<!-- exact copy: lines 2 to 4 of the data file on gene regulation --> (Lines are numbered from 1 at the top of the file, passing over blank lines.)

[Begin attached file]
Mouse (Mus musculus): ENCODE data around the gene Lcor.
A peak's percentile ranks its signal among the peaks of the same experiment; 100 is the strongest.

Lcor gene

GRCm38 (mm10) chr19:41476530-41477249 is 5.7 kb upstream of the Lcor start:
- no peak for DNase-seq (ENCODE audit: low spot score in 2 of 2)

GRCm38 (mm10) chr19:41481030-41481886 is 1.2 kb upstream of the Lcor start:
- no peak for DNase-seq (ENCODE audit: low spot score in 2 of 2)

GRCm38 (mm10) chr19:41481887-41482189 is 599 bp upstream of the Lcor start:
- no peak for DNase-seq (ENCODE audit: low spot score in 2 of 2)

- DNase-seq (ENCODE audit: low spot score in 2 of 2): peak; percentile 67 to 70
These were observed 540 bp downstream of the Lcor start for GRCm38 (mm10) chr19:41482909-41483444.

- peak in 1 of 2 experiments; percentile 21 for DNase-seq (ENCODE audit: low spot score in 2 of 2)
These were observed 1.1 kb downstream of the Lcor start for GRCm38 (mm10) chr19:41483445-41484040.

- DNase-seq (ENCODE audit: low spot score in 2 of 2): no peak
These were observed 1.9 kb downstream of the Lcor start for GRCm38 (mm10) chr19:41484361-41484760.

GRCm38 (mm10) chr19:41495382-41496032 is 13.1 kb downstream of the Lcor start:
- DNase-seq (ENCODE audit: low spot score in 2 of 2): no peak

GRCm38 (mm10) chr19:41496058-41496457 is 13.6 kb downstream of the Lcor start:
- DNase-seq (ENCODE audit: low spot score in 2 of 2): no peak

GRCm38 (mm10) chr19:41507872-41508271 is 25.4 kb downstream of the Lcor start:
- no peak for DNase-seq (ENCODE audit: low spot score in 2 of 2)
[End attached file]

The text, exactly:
A peak's percentile ranks its signal among the peaks of the same experiment; 100 is the strongest.

Lcor gene

GRCm38 (mm10) chr19:41476530-41477249 is 5.7 kb upstream of the Lcor start: